Systematic Review

By Dr. Elisa Lombardelli , Dr. Fantasia Emanule Fantasia , Dr. Giuseppe Rodi Rodi , Dr. Gabriella Padalino Padalino , Dr. Martina Maria D'emidio D'emidio
Corresponding Author Dr. Elisa Lombardelli
Orthognatodontics Unit, Policlinico Umberto I, Università La Sapienza, - Italy
Submitting Author Dr. Elisa Lombardelli
Other Authors Dr. Fantasia Emanule Fantasia
Orthognatodontics Unit, Policlinico Umberto I, UniversitA? La Sapienza, - Italy

Dr. Giuseppe Rodi Rodi
Orthognatodontics Unit, Policlinico Umberto I, UniversitA? La Sapienza, - Italy

Dr. Gabriella Padalino Padalino
Orthognatodontics Unit, Policlinico Umberto I, UniversitA? La Sapienza, - Italy

Dr. Martina Maria D'emidio D'emidio
Orthognatodontics Unit, Policlinico Umberto I, UniversitA? La Sapienza, - Italy


Miniscrews, TAD, Orthodontics, Tooth movement, Class II Malocclusion

Lombardelli E, Fantasia F, Rodi G, Padalino G, D'emidio M. Use of TADs in Treatment of Class II Malocclusion: An overview. WebmedCentral ORTHODONTICS 2016;7(11):WMC005211

This is an open-access article distributed under the terms of the Creative Commons Attribution License(CC-BY), which permits unrestricted use, distribution, and reproduction in any medium, provided the original author and source are credited.
Submitted on: 04 Nov 2016 10:38:22 AM GMT
Published on: 07 Nov 2016 01:22:49 PM GMT


The treatment of class II malocclusion during adolescence is an important challenge for orthodontists, moreover, if there are other growth factors that hinder the reaching of a normal occlusion.

Maxillary molar distalization is an orthodontic treatment method that has obtained an important diffusion since last years for correcting pure dental Class II malocclusion. In the past, several appliances including headgear, pendulums, Jones jigs, and distal jets have conventionally been used for maxillary molar distalization.1-3 However, distalization is often associated with adverse effects such as anchor loss and uncontrolled tipping. The first problem for the clinical is the undesired tooth movement in response to the application of forces for correcting the dental malpositions and obtaining an acceptable occlusion. This is the concept of anchorage which represents the base in every orthognatodontics treatment planning. With the use of TADs (temporary anchorage devices) it’s possible to obtain a good control of anchorage and, thus, to have a predictable tooth movement without the risks of malocclusion relapses. Nowadays, TADs are used to enforce anchorage in many devices, with a great standard of success. The aim of this study is to examine the application of TADs in orthodontic treatment planning and, in particular, for obtaining molar distalization and a proper anterior retraction in the therapy of II class malocclusion.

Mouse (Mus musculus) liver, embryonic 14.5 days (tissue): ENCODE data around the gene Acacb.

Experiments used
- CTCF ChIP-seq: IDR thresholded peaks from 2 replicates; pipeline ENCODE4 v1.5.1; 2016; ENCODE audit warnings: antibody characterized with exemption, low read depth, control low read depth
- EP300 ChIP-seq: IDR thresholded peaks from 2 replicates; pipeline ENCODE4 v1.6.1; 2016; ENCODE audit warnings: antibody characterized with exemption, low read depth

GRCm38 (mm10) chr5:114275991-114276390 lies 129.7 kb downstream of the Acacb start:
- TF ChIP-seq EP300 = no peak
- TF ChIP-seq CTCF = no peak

The treatment of Class II malocclusion during adolescence is an important challenge for clinicals. At the first, the Angle Class II malocclusion was defined only considering the relationship of the upper and inferior molars, in which there is a relative advancement of the upper first molars. This simplified view of malocclusions by Angle led to the loss of use in dental radiograms. As soon as the spreading use of the lateral cephalometric radiograms have conducted to the idea that the II class malocclusion was often relate to a wrong relationship of the jaws.